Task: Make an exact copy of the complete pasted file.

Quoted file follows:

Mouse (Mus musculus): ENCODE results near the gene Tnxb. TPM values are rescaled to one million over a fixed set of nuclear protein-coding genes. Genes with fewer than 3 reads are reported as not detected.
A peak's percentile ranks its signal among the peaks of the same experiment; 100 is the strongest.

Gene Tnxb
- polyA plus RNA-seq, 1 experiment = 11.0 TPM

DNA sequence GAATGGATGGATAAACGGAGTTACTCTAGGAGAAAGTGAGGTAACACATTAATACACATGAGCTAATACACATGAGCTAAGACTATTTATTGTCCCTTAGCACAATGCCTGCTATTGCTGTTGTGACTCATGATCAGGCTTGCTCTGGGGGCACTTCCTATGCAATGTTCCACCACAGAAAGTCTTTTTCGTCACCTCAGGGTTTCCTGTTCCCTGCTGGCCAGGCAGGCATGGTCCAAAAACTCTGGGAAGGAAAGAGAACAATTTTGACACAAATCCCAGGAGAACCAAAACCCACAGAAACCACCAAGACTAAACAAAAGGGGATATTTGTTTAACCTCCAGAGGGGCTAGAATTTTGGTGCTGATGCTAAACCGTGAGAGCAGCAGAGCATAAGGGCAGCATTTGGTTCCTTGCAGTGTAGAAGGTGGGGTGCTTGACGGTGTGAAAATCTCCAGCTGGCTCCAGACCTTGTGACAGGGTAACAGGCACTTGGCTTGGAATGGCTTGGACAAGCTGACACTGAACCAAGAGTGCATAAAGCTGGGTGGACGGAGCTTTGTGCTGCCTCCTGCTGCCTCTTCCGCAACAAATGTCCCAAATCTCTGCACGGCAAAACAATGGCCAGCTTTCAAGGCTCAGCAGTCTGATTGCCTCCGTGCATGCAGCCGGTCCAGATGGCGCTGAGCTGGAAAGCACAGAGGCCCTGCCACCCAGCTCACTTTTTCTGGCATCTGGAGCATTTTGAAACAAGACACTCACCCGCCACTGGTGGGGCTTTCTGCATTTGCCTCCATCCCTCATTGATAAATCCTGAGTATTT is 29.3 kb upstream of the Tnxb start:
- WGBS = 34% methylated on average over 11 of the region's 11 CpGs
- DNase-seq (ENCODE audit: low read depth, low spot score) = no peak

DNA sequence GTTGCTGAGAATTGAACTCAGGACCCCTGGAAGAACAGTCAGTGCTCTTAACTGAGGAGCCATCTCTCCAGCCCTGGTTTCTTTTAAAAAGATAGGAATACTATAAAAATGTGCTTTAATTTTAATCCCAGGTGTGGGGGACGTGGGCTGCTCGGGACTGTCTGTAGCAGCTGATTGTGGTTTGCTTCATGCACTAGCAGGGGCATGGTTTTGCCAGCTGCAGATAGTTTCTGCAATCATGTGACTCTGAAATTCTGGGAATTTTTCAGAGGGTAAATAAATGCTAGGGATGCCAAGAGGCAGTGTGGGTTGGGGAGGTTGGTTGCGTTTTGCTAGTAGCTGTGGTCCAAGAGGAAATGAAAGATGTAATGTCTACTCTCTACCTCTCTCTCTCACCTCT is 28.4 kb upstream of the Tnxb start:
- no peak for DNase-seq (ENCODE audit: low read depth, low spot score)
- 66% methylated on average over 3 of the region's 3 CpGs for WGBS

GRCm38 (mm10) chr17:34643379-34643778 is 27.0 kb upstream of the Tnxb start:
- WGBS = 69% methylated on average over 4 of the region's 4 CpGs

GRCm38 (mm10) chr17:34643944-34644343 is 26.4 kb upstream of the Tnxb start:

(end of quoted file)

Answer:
Mouse (Mus musculus): ENCODE results near the gene Tnxb. TPM values are rescaled to one million over a fixed set of nuclear protein-coding genes. Genes with fewer than 3 reads are reported as not detected.
A peak's percentile ranks its signal among the peaks of the same experiment; 100 is the strongest.

Gene Tnxb
- polyA plus RNA-seq, 1 experiment = 11.0 TPM

DNA sequence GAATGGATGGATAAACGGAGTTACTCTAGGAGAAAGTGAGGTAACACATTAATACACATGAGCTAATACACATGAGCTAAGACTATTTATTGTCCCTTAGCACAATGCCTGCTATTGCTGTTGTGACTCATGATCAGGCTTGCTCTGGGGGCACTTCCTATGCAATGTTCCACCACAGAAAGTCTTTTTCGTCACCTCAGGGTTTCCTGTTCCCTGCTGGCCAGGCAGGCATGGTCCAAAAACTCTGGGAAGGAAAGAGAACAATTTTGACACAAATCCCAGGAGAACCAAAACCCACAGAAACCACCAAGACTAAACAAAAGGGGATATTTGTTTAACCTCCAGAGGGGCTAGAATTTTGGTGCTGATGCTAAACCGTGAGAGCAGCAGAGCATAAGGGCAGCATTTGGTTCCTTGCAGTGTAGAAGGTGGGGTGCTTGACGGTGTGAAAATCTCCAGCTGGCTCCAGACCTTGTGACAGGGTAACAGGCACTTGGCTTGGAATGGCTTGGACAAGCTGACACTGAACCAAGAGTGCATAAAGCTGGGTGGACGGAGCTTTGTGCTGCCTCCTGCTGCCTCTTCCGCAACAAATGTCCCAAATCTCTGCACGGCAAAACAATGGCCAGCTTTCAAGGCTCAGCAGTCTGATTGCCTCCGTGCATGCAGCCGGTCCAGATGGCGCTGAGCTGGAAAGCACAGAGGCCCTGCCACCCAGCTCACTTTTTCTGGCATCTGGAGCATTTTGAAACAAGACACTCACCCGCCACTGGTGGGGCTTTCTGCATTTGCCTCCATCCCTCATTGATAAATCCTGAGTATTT is 29.3 kb upstream of the Tnxb start:
- WGBS = 34% methylated on average over 11 of the region's 11 CpGs
- DNase-seq (ENCODE audit: low read depth, low spot score) = no peak

DNA sequence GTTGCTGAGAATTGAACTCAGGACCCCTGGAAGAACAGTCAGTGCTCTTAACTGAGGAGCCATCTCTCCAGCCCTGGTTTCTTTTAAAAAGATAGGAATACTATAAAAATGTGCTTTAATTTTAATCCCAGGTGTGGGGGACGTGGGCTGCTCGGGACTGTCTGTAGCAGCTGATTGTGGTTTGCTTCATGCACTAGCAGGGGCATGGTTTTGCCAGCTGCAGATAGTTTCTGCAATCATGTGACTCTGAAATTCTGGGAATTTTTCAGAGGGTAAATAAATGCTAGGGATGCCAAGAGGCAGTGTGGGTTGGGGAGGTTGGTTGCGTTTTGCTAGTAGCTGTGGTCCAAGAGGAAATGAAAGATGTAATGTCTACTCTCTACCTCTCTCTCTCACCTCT is 28.4 kb upstream of the Tnxb start:
- no peak for DNase-seq (ENCODE audit: low read depth, low spot score)
- 66% methylated on average over 3 of the region's 3 CpGs for WGBS

GRCm38 (mm10) chr17:34643379-34643778 is 27.0 kb upstream of the Tnxb start:
- WGBS = 69% methylated on average over 4 of the region's 4 CpGs

GRCm38 (mm10) chr17:34643944-34644343 is 26.4 kb upstream of the Tnxb start: